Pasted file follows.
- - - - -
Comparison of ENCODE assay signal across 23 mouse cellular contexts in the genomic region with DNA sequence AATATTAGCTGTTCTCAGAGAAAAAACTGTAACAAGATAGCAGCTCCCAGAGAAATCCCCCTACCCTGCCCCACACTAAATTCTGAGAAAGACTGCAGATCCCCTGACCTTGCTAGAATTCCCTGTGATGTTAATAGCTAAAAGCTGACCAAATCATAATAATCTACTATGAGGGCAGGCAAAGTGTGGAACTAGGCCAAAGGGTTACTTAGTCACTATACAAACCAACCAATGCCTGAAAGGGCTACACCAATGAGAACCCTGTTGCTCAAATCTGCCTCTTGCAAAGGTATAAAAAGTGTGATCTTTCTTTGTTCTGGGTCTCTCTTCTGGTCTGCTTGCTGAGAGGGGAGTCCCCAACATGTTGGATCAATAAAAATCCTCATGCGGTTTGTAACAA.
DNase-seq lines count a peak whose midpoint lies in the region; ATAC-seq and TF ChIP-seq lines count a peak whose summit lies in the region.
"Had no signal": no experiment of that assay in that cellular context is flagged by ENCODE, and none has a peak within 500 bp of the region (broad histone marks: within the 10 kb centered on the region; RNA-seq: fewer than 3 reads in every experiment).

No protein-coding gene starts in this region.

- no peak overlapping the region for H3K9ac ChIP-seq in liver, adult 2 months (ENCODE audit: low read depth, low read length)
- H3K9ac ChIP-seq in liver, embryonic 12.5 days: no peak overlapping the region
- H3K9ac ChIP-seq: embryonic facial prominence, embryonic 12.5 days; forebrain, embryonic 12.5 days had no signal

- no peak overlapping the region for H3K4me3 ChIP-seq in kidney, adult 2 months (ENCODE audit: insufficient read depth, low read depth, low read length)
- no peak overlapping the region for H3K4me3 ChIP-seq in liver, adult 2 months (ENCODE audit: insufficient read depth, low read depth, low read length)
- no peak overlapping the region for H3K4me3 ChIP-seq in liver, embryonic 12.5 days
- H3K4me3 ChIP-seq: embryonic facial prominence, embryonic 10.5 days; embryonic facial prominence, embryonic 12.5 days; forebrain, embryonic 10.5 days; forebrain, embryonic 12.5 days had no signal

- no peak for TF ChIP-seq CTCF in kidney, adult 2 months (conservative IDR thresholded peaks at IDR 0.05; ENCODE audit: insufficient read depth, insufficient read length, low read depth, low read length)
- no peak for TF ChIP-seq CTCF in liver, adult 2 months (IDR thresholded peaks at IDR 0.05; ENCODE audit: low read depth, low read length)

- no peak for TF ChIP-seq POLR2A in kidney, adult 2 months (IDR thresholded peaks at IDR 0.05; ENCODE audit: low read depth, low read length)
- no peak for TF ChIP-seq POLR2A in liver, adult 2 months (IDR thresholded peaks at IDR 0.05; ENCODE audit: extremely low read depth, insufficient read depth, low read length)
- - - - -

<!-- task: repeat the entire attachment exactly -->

Comparison of ENCODE assay signal across 23 mouse cellular contexts in the genomic region with DNA sequence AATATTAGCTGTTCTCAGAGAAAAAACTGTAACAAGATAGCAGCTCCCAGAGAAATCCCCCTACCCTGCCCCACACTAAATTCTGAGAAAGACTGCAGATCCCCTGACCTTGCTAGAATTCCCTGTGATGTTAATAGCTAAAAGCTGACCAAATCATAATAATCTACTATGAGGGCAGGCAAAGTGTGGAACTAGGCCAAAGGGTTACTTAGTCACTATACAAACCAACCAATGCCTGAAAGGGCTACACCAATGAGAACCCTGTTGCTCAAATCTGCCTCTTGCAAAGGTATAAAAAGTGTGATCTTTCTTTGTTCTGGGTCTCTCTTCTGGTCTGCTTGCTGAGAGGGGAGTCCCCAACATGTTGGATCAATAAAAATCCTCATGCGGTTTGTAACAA.
DNase-seq lines count a peak whose midpoint lies in the region; ATAC-seq and TF ChIP-seq lines count a peak whose summit lies in the region.
"Had no signal": no experiment of that assay in that cellular context is flagged by ENCODE, and none has a peak within 500 bp of the region (broad histone marks: within the 10 kb centered on the region; RNA-seq: fewer than 3 reads in every experiment).

No protein-coding gene starts in this region.

- no peak overlapping the region for H3K9ac ChIP-seq in liver, adult 2 months (ENCODE audit: low read depth, low read length)
- H3K9ac ChIP-seq in liver, embryonic 12.5 days: no peak overlapping the region
- H3K9ac ChIP-seq: embryonic facial prominence, embryonic 12.5 days; forebrain, embryonic 12.5 days had no signal

- no peak overlapping the region for H3K4me3 ChIP-seq in kidney, adult 2 months (ENCODE audit: insufficient read depth, low read depth, low read length)
- no peak overlapping the region for H3K4me3 ChIP-seq in liver, adult 2 months (ENCODE audit: insufficient read depth, low read depth, low read length)
- no peak overlapping the region for H3K4me3 ChIP-seq in liver, embryonic 12.5 days
- H3K4me3 ChIP-seq: embryonic facial prominence, embryonic 10.5 days; embryonic facial prominence, embryonic 12.5 days; forebrain, embryonic 10.5 days; forebrain, embryonic 12.5 days had no signal

- no peak for TF ChIP-seq CTCF in kidney, adult 2 months (conservative IDR thresholded peaks at IDR 0.05; ENCODE audit: insufficient read depth, insufficient read length, low read depth, low read length)
- no peak for TF ChIP-seq CTCF in liver, adult 2 months (IDR thresholded peaks at IDR 0.05; ENCODE audit: low read depth, low read length)

- no peak for TF ChIP-seq POLR2A in kidney, adult 2 months (IDR thresholded peaks at IDR 0.05; ENCODE audit: low read depth, low read length)
- no peak for TF ChIP-seq POLR2A in liver, adult 2 months (IDR thresholded peaks at IDR 0.05; ENCODE audit: extremely low read depth, insufficient read depth, low read length)